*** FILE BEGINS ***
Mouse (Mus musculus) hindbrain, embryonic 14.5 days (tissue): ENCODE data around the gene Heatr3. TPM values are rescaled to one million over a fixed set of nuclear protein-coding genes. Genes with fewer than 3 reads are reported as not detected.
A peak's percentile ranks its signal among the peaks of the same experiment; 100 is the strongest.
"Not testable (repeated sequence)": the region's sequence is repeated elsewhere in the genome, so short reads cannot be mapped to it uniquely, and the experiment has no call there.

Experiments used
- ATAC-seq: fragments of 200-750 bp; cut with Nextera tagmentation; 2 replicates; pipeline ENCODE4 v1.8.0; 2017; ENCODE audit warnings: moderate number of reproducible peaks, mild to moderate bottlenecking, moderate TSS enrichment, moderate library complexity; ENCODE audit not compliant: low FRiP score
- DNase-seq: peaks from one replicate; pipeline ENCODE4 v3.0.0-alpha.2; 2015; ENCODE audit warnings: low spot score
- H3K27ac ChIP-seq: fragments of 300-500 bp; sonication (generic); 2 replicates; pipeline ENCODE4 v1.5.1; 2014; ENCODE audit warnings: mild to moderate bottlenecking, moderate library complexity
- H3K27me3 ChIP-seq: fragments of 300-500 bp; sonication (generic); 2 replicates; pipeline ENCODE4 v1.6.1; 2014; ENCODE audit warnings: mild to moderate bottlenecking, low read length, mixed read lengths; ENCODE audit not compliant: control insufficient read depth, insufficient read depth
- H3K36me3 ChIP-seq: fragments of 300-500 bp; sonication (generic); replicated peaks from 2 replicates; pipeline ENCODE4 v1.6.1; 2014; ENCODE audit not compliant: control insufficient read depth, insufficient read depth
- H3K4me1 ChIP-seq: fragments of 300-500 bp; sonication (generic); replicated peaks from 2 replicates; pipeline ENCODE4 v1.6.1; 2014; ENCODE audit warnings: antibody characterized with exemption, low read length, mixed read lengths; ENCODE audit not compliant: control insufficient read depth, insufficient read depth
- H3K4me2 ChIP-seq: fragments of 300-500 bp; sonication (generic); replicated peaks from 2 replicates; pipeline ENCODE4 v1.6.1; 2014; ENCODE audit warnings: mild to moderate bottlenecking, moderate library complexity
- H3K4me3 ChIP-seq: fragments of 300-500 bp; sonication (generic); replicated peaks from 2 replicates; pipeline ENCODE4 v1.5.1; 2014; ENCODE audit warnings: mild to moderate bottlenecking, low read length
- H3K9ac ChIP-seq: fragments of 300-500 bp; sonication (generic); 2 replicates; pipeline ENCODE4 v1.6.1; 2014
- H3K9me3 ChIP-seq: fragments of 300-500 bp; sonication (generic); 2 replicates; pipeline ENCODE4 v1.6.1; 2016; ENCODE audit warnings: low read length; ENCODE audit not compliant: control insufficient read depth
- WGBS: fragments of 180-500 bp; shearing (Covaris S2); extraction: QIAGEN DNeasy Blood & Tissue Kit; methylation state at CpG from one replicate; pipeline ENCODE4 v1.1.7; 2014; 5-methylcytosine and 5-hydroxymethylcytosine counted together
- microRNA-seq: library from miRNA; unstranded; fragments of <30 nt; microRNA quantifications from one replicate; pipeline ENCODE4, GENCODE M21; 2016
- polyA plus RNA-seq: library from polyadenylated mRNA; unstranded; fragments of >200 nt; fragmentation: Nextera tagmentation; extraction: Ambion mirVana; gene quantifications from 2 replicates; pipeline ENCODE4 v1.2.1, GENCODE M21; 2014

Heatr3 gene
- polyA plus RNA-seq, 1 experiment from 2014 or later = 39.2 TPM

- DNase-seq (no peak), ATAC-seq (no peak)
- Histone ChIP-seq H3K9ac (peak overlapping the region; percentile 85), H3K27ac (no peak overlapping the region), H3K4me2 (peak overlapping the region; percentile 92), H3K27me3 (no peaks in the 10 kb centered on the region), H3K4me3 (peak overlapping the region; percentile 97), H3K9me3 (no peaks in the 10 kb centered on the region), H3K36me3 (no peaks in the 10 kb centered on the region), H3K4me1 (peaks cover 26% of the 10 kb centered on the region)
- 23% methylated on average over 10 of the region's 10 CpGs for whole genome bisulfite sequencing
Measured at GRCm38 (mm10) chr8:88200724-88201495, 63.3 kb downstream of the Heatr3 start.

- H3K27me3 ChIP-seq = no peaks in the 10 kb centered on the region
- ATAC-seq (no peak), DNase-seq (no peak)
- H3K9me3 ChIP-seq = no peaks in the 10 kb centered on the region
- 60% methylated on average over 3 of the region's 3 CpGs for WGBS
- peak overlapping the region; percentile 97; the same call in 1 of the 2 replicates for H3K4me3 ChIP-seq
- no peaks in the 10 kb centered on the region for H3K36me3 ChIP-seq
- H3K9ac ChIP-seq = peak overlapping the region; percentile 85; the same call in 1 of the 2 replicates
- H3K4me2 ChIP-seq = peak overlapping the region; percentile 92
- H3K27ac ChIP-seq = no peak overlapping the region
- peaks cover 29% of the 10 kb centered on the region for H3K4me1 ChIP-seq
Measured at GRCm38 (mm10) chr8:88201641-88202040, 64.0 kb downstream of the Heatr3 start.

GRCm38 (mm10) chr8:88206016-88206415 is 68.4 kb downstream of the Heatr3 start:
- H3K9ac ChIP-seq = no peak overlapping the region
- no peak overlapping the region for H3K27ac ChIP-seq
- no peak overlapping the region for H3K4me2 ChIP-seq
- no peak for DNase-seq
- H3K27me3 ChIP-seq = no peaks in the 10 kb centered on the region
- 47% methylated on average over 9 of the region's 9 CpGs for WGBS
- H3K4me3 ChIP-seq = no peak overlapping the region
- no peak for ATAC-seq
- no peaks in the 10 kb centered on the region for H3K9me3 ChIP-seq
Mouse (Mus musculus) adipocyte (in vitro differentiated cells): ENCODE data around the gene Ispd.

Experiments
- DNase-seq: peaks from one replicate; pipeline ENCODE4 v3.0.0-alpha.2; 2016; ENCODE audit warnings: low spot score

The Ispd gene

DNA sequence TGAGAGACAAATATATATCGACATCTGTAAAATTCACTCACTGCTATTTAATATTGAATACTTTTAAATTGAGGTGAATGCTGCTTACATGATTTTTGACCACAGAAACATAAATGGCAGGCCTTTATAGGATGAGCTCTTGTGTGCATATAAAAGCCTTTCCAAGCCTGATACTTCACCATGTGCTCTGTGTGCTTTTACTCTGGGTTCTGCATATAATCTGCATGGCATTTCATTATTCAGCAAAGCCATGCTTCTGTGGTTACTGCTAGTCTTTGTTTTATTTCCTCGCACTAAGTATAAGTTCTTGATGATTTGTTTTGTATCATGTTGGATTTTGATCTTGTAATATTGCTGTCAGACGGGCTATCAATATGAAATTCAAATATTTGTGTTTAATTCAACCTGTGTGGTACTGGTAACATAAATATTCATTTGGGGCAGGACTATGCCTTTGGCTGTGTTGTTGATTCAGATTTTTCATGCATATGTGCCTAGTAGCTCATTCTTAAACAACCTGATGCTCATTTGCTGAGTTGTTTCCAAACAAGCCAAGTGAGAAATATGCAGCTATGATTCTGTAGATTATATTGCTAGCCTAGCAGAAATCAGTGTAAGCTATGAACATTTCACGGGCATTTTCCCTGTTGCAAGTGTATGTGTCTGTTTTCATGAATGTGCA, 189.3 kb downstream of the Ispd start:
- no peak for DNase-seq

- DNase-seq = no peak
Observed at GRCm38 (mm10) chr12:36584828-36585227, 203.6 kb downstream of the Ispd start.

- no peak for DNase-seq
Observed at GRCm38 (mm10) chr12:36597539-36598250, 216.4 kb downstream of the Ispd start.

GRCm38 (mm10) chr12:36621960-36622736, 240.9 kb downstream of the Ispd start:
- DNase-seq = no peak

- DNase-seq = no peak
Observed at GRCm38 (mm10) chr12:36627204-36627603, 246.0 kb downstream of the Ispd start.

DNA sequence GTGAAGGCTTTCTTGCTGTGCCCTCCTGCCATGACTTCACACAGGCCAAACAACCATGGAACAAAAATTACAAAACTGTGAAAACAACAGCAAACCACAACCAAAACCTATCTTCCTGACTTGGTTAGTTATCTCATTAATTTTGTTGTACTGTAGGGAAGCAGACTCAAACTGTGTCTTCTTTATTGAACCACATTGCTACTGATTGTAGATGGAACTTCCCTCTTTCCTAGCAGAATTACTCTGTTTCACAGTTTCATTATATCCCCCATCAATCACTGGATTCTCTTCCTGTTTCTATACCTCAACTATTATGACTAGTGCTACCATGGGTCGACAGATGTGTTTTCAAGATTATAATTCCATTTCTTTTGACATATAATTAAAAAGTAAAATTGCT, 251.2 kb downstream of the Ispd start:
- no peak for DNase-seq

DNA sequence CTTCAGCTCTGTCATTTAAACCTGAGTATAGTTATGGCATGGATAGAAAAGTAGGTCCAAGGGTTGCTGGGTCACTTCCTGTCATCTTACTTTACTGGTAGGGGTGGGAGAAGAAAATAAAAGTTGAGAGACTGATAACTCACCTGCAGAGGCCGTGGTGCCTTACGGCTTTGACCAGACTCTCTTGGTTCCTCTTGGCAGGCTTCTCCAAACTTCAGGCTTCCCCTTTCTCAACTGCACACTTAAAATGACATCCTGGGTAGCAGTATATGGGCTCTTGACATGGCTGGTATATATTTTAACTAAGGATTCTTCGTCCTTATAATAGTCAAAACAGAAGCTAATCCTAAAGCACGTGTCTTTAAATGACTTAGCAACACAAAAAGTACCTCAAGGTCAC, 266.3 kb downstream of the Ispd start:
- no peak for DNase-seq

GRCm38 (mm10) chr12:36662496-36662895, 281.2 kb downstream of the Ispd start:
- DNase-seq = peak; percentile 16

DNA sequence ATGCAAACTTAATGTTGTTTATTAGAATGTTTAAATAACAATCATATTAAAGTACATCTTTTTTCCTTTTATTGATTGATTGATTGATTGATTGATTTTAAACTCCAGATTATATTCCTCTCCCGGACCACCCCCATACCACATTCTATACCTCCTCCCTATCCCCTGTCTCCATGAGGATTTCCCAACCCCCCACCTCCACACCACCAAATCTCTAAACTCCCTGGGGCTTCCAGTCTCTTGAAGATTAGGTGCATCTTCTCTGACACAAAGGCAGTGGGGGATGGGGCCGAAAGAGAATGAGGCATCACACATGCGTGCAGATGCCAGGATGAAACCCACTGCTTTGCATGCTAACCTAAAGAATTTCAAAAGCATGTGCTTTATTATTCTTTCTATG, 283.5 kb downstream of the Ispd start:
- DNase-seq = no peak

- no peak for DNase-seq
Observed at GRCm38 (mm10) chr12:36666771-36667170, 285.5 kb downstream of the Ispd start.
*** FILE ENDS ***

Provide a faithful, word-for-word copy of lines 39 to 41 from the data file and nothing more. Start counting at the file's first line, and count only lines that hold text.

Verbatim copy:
- no peak for DNase-seq
- H3K27me3 ChIP-seq = no peaks in the 10 kb centered on the region
- 47% methylated on average over 9 of the region's 9 CpGs for WGBS